If you segment your content consumers into appropriate personas, and create a link between those and your content, it is straightforward to be personal. It also works vice versa, that is to identify the persona based on consumed content.
There are a few approaches on how to link your content to personas. Let’s explore them one by one. This section also gives an overview of different relationships between any content types in your content model which are universal.
The simplest approach is to associate all content items with the persona they are intended for. This approach is easy to set up, but ongoing maintenance might be an issue. For example, if the need for recategorization arises, you have to go through the whole content inventory to update your personas.
A variation of the previous setup is to link the related content directly from the persona. This approach is great if you have a low number of content items and you frequently update existing content to keep it relevant. It gives you a lot of control over relationships as well.
The next approach requires another item to create a relationship between the related objects. It’s usually called an association object. This approach is flexible and future-proof. It’s easy to create new relationships within an existing content model. Editors, however, might need some time to learn to work with these semantic relationships.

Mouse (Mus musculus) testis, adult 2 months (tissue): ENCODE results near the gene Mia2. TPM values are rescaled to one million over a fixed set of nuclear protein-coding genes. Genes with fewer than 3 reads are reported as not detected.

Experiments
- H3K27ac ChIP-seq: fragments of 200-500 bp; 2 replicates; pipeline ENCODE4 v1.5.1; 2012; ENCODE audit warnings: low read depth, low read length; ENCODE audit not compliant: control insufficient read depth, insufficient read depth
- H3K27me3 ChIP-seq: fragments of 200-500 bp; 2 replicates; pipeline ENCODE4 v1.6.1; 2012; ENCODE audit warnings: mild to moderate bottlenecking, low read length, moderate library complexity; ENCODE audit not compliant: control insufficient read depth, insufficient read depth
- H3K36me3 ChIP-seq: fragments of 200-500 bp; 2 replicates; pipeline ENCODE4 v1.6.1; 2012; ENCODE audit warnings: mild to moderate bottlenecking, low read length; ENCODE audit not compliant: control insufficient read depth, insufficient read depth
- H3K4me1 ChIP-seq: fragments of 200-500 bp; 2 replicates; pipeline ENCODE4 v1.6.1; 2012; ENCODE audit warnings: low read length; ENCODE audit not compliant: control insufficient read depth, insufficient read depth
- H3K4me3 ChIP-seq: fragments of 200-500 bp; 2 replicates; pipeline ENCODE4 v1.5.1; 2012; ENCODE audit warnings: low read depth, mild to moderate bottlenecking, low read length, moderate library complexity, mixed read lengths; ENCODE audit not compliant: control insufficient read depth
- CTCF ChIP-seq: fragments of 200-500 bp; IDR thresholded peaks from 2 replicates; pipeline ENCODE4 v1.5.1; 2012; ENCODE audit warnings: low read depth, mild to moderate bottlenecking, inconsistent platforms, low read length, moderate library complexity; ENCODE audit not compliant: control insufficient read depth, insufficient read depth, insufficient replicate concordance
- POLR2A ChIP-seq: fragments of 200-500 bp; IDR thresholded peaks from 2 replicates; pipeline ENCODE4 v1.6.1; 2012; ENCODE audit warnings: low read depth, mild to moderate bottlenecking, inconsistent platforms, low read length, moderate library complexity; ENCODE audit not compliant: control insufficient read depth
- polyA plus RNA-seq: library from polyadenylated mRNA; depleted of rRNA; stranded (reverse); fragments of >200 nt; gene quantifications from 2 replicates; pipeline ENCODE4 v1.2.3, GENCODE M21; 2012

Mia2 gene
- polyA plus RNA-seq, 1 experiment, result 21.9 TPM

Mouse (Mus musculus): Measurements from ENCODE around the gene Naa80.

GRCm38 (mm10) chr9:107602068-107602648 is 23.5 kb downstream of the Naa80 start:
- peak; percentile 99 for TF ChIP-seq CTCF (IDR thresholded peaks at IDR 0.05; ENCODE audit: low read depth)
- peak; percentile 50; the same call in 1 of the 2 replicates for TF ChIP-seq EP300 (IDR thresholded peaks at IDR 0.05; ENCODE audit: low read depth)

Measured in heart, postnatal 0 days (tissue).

The last approach listed here is to handle the personalization via so-called loose coupling. This can be achieved via metadata describing both, the persona and the related content. You can create a persona and content types, which will use the same metadata categories. If those overlap, you have your relationship. This approach takes away the control from editors and strategists, though, so you might want to discuss these implications with your stakeholders. This implementation might also be a bit unpredictable depending on the project setup, but it gives you a lot of freedom on the persona configuration side and the tagging of content can even be automated to lessen the workload of your editors.
It doesn’t matter which approach you pick, just have a strategy for personalization in place and be aware of the implications. The first approach will suffice in most of the cases, but isn’t very flexible and might cause issues in the future. The second is a bit more flexible and gives you more control, but has more overhead. The third can be added at any stage. The last approach is great, but be aware that the added workload to the editors may be too high if not complemented with some auto-categorization processes.